Saxon Transylvania is the largest rural medieval architectural region left in Europe. It has a very embattled history because of it precarious geographical location at the old frontier between Christendom and the Muslim power projected by the Ottoman Empire and their Tatar allies. The term “Saxon” is an umbrella name given to the ethnic German population, originating in what is today the principality of Luxembourg and its adjiacennt areas in France, Germany and Belgium. They settled in Southern and Eastern Transylvania beginning with c12th through royal patents issued by the medieval Hungarian kings.  The devastating Tatar and Turkish raids that began after the region was first overrun during the Great Tatar Invasion of Europe that ended in 1242 (initiated by Genghis Khan and his successors), prompted the locals to built strong defences around their towns and villages. Thus, a very peculiar medieval military-civil architecture emerged in the region, with many examples still surviving today. The main fortifications were built around the village church and also the church itself was transformed in an impressive fortified building as point of last resistance. The wall enclosure had also to accommodate the village population, food and their livestock during the Tatar-Turkish raids and thus every village household had its own assigned fortress wall house and grain storage area  as in shown in the photograph above, which I took in June last year inside the citadel of Harman village (Honigsberg in German, Szászhermány in Hungarian).  There are many surviving such examples in Southern Transylvania, which would constitute an excellent restoration/ renovation project for someone with imagination and passion for medieval architecture. Unfortunately there are not many takers of that opportunity and these exceptional buildings are slowly disappearing through neglect, irretrievably damaged by ignorant locals or razed to the ground by rapacious Romanian property developers.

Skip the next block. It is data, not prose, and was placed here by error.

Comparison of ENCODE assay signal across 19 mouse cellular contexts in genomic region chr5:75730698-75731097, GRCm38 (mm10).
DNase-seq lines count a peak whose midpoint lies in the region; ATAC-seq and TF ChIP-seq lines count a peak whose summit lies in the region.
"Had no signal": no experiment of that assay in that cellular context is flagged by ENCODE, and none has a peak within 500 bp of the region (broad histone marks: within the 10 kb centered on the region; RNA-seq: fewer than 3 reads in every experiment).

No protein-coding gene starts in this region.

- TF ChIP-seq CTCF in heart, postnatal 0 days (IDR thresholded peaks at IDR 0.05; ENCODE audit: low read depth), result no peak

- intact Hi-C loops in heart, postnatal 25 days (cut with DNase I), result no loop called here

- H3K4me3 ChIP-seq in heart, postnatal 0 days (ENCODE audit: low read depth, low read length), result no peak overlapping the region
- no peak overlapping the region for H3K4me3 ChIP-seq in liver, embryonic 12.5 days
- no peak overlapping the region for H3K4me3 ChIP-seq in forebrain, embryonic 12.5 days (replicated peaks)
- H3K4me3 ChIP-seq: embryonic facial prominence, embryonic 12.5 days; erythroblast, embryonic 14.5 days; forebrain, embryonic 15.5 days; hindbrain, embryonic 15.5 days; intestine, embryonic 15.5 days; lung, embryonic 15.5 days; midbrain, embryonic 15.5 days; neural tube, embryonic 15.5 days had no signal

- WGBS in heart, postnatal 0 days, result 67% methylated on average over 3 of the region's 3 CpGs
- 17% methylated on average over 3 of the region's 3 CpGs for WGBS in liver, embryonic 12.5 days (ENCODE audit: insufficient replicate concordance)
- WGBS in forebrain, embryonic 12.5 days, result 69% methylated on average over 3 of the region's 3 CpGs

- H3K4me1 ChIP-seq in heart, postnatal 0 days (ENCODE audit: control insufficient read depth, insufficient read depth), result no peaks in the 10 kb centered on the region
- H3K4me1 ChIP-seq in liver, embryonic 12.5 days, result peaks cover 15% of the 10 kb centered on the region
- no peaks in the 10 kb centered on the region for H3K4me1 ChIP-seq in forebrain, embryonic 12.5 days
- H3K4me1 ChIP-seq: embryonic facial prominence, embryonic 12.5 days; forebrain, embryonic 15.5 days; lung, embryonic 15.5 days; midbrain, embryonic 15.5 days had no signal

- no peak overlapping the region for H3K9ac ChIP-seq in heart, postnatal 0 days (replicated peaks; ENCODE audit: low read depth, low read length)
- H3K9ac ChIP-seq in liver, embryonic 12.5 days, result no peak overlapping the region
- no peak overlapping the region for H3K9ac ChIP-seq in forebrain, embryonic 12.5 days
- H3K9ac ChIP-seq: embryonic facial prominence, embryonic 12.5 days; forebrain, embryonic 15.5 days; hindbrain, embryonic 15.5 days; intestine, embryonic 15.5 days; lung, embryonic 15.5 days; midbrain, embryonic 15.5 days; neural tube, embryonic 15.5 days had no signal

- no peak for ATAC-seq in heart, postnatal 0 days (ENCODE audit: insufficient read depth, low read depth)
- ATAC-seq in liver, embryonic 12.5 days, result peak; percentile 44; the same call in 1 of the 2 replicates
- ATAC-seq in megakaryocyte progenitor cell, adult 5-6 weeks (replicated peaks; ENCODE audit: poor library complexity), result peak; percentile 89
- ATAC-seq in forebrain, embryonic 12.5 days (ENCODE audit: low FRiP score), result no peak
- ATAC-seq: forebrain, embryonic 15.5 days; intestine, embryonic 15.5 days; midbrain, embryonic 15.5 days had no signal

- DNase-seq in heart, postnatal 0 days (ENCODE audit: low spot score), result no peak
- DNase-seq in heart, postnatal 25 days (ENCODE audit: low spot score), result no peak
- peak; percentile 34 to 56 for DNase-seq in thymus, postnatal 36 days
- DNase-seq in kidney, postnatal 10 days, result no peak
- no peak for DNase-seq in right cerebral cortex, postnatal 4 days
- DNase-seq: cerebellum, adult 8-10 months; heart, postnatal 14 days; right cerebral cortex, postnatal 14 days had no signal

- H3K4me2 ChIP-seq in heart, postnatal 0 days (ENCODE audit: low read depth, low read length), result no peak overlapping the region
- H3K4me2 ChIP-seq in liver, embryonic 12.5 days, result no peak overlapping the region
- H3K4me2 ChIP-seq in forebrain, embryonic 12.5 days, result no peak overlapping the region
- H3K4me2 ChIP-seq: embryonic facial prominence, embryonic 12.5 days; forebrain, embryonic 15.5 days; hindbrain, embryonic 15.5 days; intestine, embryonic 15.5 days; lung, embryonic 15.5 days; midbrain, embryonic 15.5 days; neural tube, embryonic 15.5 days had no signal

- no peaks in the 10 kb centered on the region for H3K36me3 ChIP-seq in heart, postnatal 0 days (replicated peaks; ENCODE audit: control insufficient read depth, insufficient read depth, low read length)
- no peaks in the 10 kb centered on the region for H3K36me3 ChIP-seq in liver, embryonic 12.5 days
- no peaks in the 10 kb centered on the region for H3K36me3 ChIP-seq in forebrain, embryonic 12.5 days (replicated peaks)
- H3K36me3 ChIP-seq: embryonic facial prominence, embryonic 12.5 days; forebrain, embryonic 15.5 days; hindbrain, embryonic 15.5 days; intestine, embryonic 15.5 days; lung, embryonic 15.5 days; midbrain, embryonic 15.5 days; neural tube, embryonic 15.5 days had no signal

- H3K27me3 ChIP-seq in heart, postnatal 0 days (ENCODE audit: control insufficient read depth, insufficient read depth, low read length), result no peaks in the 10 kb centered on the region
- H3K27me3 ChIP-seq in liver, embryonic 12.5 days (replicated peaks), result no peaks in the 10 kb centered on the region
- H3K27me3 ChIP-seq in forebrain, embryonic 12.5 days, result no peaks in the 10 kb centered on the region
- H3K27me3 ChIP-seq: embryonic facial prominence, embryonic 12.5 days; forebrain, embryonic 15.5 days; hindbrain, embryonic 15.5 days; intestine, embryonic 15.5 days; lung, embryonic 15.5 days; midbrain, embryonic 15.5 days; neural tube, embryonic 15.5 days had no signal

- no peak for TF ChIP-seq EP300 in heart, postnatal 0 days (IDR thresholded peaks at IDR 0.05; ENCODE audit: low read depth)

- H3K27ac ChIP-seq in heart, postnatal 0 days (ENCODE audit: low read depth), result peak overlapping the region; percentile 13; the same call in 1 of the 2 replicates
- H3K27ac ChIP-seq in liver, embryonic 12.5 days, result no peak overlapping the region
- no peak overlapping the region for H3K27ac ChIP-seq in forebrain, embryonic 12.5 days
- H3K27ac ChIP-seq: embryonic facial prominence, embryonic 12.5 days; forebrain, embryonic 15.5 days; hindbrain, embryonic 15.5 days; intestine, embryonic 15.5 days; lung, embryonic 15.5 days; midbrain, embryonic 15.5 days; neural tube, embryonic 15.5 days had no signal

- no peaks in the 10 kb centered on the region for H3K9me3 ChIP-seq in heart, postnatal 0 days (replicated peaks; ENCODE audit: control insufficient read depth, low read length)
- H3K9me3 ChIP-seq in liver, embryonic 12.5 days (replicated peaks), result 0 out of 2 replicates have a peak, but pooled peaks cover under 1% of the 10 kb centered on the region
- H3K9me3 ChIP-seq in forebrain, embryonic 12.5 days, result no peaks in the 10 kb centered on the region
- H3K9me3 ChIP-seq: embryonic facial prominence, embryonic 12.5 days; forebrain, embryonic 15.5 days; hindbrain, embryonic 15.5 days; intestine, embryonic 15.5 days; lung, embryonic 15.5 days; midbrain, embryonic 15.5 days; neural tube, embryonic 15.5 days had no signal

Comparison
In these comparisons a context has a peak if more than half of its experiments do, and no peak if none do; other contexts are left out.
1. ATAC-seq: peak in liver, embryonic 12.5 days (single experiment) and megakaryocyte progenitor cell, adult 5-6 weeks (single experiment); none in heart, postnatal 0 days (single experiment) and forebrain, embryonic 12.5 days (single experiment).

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I endeavor through this daily image series to inspire appreciation of the historic houses of Romania, a virtually undiscovered, but fascinating chapter of European architectural heritage.